Hedy Weiss Responds to IN THE HEIGHTS Casting Controversy

Hedy Weiss Responds to IN THE HEIGHTS Casting Controversy

Hedy Weiss, theater and dance critic at the Chicago Sun-Times responded to an article on the Huffington Post about the recent controversy over Porchlight Music Theater’s casting of IN THE HEIGHTS in which an actor of Italian descent was placed in the lead role of “Usnavi”, a character hailing from the Dominican Republic. Weiss herself received some flack for a Sun-Times article announcing the cast of the musical as “unusually ‘authentic'”:

Weiss-post

Those quote marks in her status, and the use of the word “authentic” itself being much discussed on social media.

Now, on a Huffington Post piece titled Why White Actors Should Not Be Cast In Latinx Roles—On Broadway Or OffWeiss has made her first response to the casting issue in the comments section, saying “Do you think Jonathan Pryce should be banned from playing Shylock because he is not Jewish? Do you think you should only recruit murderers in Cook County jail to play Macbeth? It is called acting.”

Hedy Comment

Pryce, a white actor, was the subject of a controversy during the original London production of MISS SAIGON when he was cast as “The Engineer”, which he performed in heavy makeup to transform into the Asian character. When Pryce was to lead the original Broadway cast, Actor’s Equity Association barred him from performing the role. Producer Cameron Mackintosh then threatened to cancel the entire production, and Equity balked.

“This [is a] deeply troubling response from a chief theater critic” said Chay Yew, artistic director of Victory Gardens in a Facebook post. “By her ‘argument’, then Mr. Pryce was right to play the Engineer in MISS SAIGON. What next? More brown face? Black face? Yellow face?”

The casting of IN THE HEIGHTS, which to our knowledge is otherwise appropriately Latinx, has been the subject of much discussion recently in the Chicago theater community and beyond. Porchlight responded to the casting decision citing the legalities and community outreach in a PerformInk blog post.

Update: 7/31/16 11:25 A.M
A previous version of this article stated that the comment had been taken down. It has not. We also failed to mention Jonathan Pryce was eventually allowed to perform in the original Broadway Production of Miss Saigon. The article has been updated to reflect both points.

Update: 7/31/16 2:05 p.m. 
Hedi Weiss has since addressed the backlash from her comment via her Facebook page. 

Screen Shot 2016-07-31 at 2.04.56 PM

About author

Abigail Trabue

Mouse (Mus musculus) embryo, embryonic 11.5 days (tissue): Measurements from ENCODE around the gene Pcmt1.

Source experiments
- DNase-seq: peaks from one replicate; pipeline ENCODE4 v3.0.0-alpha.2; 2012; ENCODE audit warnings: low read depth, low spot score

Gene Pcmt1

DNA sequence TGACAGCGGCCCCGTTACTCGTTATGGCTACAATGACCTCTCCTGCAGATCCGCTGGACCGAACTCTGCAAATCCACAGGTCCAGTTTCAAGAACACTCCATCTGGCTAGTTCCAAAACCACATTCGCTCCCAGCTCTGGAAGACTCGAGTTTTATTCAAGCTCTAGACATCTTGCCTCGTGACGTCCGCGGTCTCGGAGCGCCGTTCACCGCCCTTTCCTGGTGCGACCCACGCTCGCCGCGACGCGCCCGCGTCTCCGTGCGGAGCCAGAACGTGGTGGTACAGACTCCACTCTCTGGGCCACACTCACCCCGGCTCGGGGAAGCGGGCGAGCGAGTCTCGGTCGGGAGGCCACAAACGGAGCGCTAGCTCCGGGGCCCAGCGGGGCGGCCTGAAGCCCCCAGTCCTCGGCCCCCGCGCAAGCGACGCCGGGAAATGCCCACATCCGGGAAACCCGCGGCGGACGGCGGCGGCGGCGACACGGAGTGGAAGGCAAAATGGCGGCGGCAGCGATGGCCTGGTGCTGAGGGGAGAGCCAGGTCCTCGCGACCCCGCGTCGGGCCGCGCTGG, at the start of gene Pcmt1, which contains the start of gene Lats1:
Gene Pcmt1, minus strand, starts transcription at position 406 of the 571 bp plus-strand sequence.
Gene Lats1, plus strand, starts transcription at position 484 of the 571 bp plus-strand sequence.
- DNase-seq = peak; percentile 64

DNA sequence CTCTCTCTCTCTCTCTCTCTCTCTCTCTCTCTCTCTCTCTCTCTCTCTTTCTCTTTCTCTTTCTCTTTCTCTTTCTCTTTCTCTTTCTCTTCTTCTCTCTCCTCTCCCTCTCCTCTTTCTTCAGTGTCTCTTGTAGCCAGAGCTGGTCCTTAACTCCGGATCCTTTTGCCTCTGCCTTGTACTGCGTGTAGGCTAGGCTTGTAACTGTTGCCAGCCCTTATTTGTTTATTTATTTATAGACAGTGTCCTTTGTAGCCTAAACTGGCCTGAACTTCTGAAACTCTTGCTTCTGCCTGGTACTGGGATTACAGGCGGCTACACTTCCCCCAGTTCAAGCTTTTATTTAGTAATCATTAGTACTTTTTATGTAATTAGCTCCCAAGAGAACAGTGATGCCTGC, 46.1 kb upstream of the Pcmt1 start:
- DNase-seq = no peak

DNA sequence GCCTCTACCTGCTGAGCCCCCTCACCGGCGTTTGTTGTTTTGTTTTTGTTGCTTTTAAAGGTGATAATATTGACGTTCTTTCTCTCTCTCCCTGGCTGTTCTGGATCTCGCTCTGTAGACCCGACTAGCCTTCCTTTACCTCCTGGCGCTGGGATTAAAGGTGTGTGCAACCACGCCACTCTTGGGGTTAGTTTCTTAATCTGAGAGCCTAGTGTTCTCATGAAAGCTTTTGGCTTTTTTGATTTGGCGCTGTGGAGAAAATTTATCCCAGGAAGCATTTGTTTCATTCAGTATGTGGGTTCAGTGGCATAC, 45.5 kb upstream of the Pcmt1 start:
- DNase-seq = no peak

Abigail has worked as an actor/director in Chicago for over ten years, and along with husband Jason Epperson founded Lotus Theatricals in 2015, and PerformInk Chicago and Kansas City in 2016 (where she serves as Managing Editor of both publications). When not talking shop, Abigail is raising three padawans with Jason, drinking lots of coffee, converting school buses into RV's, and eating all the foods at Disney World. You can find her on Twitter @AbigailTrabue

Comments
  • Howard Sherman#1

    July 31, 2016

    Jonathan Pryce was not barred by Actors Equity from performing in MISS SAIGON. He originated the role of The Engineer on Broadway, despite significant protest over the utilization of yellowface, and won The Tony Award for his performance.

    Reply
  • Abigail Trabue#2

    July 31, 2016

    I have added an update that more clearly defines what happened with Pryce regarding Saigon. AEA initially barred Pryce from the role, but after much controversy, including Mackintosh threatening to pull Saigon and not even open it, AEA allowed Pryce to perform the role.
    http://www.nytimes.com/1990/08/10/theater/jonathan-pryce-miss-saigon-and-equity-s-decision.html?pagewanted=all

    Howard, thanks for the comment as I can see that without more backstory it could be interpreted that Pryce never played the role, which as we all know, is inaccurate.

    Reply
  • Wm. Bullion#3

    July 31, 2016

    Interesting too, besides putting quotes around “authentic” is the subtle dig at Porchlight for this being “UNUSUALLY” “authentic.” She manages to insult just about everybody here.

    Reply
    • Stefan Brün#4

      July 31, 2016

      perhaps, like some rabbinical commentaries, you go way deeper, insightful no doubt, than her ability would allow intended. I suspect a far drumpfer belligerent privileged loud-mouthedness, hitting levers of known buzz, in a grigiod haze.

      Reply
  • John G#5

    July 31, 2016